When we last left the NX-01 crew, they were beginning their mission of exploration. It’s remarkable how unprepared Captain Archer and his crew was by the 24th century standards viewers were accustomed to. But by the beginning of Season 2, the crew has bonded and the dynamic has improved. The previous episode saw the ship encounter a minefield with disastrous results. “Dead Stop” picks up with Archer and Tucker inspecting the damage in a pod.
The ship is in such a way that it would take years to return to the Jupiter Station because the hull is so damaged they can’t go faster than Warp 2. Captain Archer decides he needs to send out a general distress call and asks Hoshi to be as vague as possible to hide how dire their situation is. The Alpha Quadrant is still uncharted territory in Archer’s time, and the captain is weary of encountering new species who may take advantage of them. A Tellarite freighter on the edge of communications range answers the distress call with coordinates of a repair station.
At first the repair station doesn’t look like anything special, and Archer’s hail goes unanswered. But after a probe scans Enterprise, the station reconfigures itself to accommodate the ship. The captain, T’Pol, and Tucker are the first to come aboard, and they find the station empty. Instead of a crew, it is completely automated. A computer voice—played by the episode’s director Roxann Dawson—explains the repairs will take 34 hours and payment is expected upon completion. Archer has a choice between some hardware and 200 liters of warp plasma. The captain is wary, but agrees to the terms as he has no other viable options.
The crew is warned to stay out of areas of Enterprise that are repaired at a remarkable pace because everything is automated. They have access to a recreation room on the repair station where Archer, T’Pol, and Tucker discover small replicators embedded in tables. Tucker is able to request a fried catfish, one of his favorite meals. Archer would rather stick to whatever Chef is cooking. He’s troubled by the fact they have no idea who built the station and is suspicious of the low cost for complete repairs.
Commander Tucker scans the repair station and asks Lieutenant Reed to do some unsanctioned exploration with him. The computer core must be huge to have everything automated, but the station doesn’t seem to be able to accommodate anything that large. The pair crawl through a maintenance access tube to reach a restricted area but trip an alarm and are beamed back to Enterprise. The captain is not amused and punishes the pair for acting without any authorization.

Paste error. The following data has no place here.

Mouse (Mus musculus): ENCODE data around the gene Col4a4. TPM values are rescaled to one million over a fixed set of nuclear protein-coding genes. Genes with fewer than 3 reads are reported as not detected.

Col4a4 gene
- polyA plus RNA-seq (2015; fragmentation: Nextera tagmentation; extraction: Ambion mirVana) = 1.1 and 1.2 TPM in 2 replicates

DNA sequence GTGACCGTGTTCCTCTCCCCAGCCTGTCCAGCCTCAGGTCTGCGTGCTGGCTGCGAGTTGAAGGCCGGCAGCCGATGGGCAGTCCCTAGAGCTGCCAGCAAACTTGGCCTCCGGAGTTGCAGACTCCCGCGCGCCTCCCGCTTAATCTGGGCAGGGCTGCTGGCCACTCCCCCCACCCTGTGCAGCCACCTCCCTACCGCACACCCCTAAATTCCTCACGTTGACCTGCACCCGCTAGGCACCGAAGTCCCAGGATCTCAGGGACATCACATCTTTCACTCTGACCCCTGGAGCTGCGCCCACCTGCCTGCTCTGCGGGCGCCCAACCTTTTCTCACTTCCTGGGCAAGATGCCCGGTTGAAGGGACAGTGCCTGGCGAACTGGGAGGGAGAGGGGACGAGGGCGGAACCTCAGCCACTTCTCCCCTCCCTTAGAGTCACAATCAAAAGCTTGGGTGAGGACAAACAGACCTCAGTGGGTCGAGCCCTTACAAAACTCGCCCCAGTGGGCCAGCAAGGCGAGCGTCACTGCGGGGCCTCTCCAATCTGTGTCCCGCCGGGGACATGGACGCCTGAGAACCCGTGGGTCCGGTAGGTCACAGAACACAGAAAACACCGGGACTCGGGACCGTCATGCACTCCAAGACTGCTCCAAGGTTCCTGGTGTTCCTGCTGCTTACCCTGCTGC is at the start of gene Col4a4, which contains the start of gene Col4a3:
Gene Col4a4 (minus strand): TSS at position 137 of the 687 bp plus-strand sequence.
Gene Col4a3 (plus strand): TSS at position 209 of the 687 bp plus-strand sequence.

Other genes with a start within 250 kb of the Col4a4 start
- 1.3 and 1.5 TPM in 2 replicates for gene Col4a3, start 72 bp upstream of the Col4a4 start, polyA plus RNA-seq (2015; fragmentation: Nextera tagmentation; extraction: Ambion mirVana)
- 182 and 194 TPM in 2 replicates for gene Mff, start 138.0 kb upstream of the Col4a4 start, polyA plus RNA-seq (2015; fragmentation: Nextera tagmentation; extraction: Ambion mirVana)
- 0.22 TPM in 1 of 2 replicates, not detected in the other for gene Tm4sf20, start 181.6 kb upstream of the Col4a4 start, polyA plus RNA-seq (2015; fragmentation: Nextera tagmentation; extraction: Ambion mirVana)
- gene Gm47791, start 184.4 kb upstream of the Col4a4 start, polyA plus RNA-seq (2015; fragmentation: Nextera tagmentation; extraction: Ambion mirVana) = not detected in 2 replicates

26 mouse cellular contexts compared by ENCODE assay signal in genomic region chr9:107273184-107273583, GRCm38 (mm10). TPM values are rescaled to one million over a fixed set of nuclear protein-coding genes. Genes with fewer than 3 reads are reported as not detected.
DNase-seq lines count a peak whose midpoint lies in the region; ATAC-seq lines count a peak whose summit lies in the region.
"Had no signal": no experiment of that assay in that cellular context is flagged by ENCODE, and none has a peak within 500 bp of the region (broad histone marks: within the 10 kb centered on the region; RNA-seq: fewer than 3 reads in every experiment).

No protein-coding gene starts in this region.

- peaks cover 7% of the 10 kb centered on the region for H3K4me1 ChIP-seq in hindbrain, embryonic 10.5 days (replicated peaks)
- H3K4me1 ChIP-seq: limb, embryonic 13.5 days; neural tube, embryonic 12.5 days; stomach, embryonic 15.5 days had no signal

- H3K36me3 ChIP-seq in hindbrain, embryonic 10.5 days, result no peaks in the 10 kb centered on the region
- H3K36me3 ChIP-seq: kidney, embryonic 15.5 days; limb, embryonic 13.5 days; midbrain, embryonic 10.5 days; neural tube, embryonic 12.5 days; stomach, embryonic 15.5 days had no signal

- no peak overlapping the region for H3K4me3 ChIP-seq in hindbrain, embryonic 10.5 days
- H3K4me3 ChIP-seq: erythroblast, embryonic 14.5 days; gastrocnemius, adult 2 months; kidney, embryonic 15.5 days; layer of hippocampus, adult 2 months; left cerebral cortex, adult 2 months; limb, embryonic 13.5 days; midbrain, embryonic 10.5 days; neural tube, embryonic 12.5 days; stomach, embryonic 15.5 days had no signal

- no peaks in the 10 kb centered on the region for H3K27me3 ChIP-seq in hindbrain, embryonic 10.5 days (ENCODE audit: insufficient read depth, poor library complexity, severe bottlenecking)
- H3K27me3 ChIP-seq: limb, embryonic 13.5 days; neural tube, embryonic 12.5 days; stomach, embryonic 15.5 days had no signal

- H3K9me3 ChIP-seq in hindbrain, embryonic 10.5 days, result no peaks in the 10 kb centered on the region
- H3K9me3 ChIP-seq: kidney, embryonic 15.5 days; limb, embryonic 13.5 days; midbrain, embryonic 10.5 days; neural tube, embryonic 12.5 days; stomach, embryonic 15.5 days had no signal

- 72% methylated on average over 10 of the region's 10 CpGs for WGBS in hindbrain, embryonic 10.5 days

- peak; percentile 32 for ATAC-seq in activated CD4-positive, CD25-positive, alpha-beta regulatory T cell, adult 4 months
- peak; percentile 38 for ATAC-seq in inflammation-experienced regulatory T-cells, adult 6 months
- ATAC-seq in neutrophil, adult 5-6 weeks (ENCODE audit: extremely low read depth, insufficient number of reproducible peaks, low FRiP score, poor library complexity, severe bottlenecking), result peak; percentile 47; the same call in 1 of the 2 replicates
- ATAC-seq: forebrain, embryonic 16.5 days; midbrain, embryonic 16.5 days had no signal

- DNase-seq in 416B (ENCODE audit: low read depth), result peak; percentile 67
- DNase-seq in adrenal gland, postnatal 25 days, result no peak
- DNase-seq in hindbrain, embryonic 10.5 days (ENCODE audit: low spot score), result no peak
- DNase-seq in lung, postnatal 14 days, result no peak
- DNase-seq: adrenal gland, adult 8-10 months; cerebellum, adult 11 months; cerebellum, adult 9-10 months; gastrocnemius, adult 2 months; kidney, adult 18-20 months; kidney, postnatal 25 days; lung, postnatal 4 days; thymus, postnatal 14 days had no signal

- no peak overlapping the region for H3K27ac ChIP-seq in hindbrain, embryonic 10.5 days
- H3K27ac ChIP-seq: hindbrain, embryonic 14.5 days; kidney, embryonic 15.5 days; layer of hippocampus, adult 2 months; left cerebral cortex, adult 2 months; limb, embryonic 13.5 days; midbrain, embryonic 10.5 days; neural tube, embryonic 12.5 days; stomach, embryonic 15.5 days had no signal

Unfortunately, Ensign Mayweather is lured to the launch bay when it is off limits and killed under mysterious circumstances. Archer demands answers from the computer on the repair station but is met with “your inquiry was not recognized.” Doctor Phlox performs an autopsy and discovers that this is not the real Travis, but a duplicate. The crew had been inoculated against Rigelian fever a month ago, and the microbes should still be alive inside Travis. The repair station can replicate a dead body but not a living single cell organism.
It’s a race against time as the Enterprise crew figures out how to rescue their pilot before the repairs are fully completed. They must gain access to the restricted section. Tucker brings 200 liters of warp plasma and starts arguing with the computer, complaining about the sloppy repair job. In reality he is stalling and trying to distract the station while Archer and T’Pol hack their way into the computer core. They learn the disturbing truth behind the repair station. The computer uses aliens as a neural network, and just added Ensign Mayweather to its collection. The station turns hostile once the crew rescues Travis and won’t release Enterprise. Archer detonates the warp plasma Tucker brought as payment. The ship barely escapes. Unbeknownst to the crew, the station starts to repair itself.
Last post, I admitted to being biased against Enterprise, but I know my opinion has changed, or at least softened, as I am watching episodes for this blog project and a podcast I’m on. At the height of my Trek fandom, I fell in line with the consensus that Enterprise was the weakest franchise. Now that I’m watching random episodes on my own, I’m re-evaluating my opinions. I know there are some episodes are rough, but other ones feel like new Trek stories that I haven’t seen yet. Roxann Dawson directing “Dead Stop” was the reason why I sought this episode out. She also directed 9 other Enterprise episodes.